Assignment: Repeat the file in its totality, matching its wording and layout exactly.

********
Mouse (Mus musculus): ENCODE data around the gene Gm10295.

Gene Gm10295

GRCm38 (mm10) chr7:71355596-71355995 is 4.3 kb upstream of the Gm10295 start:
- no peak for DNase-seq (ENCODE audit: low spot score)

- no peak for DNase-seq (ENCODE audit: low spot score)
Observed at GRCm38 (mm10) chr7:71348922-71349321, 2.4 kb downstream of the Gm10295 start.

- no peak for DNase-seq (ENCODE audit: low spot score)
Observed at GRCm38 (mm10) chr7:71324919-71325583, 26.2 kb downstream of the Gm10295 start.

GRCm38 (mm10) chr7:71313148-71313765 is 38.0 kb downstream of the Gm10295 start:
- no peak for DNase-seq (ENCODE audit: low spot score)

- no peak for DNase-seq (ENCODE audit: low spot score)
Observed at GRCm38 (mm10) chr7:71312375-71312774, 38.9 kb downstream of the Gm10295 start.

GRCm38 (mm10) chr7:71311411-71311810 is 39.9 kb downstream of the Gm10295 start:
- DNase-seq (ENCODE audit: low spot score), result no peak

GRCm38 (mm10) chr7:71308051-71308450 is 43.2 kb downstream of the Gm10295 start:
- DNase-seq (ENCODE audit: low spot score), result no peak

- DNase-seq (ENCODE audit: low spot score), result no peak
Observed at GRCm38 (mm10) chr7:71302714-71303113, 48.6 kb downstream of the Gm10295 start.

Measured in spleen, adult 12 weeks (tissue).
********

Mouse (Mus musculus): ENCODE data around the gene Gm10295.

Gene Gm10295

GRCm38 (mm10) chr7:71355596-71355995 is 4.3 kb upstream of the Gm10295 start:
- no peak for DNase-seq (ENCODE audit: low spot score)

- no peak for DNase-seq (ENCODE audit: low spot score)
Observed at GRCm38 (mm10) chr7:71348922-71349321, 2.4 kb downstream of the Gm10295 start.

- no peak for DNase-seq (ENCODE audit: low spot score)
Observed at GRCm38 (mm10) chr7:71324919-71325583, 26.2 kb downstream of the Gm10295 start.

GRCm38 (mm10) chr7:71313148-71313765 is 38.0 kb downstream of the Gm10295 start:
- no peak for DNase-seq (ENCODE audit: low spot score)

- no peak for DNase-seq (ENCODE audit: low spot score)
Observed at GRCm38 (mm10) chr7:71312375-71312774, 38.9 kb downstream of the Gm10295 start.

GRCm38 (mm10) chr7:71311411-71311810 is 39.9 kb downstream of the Gm10295 start:
- DNase-seq (ENCODE audit: low spot score), result no peak

GRCm38 (mm10) chr7:71308051-71308450 is 43.2 kb downstream of the Gm10295 start:
- DNase-seq (ENCODE audit: low spot score), result no peak

- DNase-seq (ENCODE audit: low spot score), result no peak
Observed at GRCm38 (mm10) chr7:71302714-71303113, 48.6 kb downstream of the Gm10295 start.

Measured in spleen, adult 12 weeks (tissue).